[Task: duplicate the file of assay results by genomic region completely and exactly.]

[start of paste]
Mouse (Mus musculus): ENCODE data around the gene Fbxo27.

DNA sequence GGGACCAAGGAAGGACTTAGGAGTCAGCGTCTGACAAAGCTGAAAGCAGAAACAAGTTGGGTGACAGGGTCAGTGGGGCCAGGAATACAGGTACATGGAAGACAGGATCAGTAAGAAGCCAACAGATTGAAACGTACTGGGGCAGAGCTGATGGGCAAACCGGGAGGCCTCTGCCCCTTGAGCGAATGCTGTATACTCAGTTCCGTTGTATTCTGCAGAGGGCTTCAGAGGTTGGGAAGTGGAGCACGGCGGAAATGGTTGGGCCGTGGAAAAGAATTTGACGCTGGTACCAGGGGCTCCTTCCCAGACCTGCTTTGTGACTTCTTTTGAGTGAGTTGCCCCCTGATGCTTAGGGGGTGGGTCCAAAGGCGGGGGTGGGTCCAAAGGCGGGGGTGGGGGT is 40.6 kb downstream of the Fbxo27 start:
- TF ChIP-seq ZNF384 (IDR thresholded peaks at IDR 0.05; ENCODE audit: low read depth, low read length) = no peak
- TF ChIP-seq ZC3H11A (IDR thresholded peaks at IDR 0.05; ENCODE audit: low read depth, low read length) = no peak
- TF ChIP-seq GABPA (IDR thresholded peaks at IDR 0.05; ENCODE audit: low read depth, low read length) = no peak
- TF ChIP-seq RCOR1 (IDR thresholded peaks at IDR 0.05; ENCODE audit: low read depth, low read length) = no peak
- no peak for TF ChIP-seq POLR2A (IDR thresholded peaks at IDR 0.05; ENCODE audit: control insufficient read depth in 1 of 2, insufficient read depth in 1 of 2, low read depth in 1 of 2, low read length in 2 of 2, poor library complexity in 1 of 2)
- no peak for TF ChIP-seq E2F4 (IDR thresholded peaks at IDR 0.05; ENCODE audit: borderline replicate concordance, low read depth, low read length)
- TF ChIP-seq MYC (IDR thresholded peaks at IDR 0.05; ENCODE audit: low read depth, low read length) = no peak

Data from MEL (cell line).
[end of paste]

Mouse (Mus musculus): ENCODE data around the gene Fbxo27.

DNA sequence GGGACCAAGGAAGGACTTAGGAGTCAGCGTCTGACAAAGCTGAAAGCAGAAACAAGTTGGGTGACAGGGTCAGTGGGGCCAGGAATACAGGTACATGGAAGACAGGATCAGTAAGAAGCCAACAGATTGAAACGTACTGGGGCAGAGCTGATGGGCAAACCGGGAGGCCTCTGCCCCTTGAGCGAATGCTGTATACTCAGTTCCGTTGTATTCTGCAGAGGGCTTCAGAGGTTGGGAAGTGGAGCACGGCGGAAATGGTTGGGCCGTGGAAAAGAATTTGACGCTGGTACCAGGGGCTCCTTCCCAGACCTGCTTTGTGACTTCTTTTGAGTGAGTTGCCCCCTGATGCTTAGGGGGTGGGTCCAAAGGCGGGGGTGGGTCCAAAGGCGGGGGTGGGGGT is 40.6 kb downstream of the Fbxo27 start:
- TF ChIP-seq ZNF384 (IDR thresholded peaks at IDR 0.05; ENCODE audit: low read depth, low read length) = no peak
- TF ChIP-seq ZC3H11A (IDR thresholded peaks at IDR 0.05; ENCODE audit: low read depth, low read length) = no peak
- TF ChIP-seq GABPA (IDR thresholded peaks at IDR 0.05; ENCODE audit: low read depth, low read length) = no peak
- TF ChIP-seq RCOR1 (IDR thresholded peaks at IDR 0.05; ENCODE audit: low read depth, low read length) = no peak
- no peak for TF ChIP-seq POLR2A (IDR thresholded peaks at IDR 0.05; ENCODE audit: control insufficient read depth in 1 of 2, insufficient read depth in 1 of 2, low read depth in 1 of 2, low read length in 2 of 2, poor library complexity in 1 of 2)
- no peak for TF ChIP-seq E2F4 (IDR thresholded peaks at IDR 0.05; ENCODE audit: borderline replicate concordance, low read depth, low read length)
- TF ChIP-seq MYC (IDR thresholded peaks at IDR 0.05; ENCODE audit: low read depth, low read length) = no peak

Data from MEL (cell line).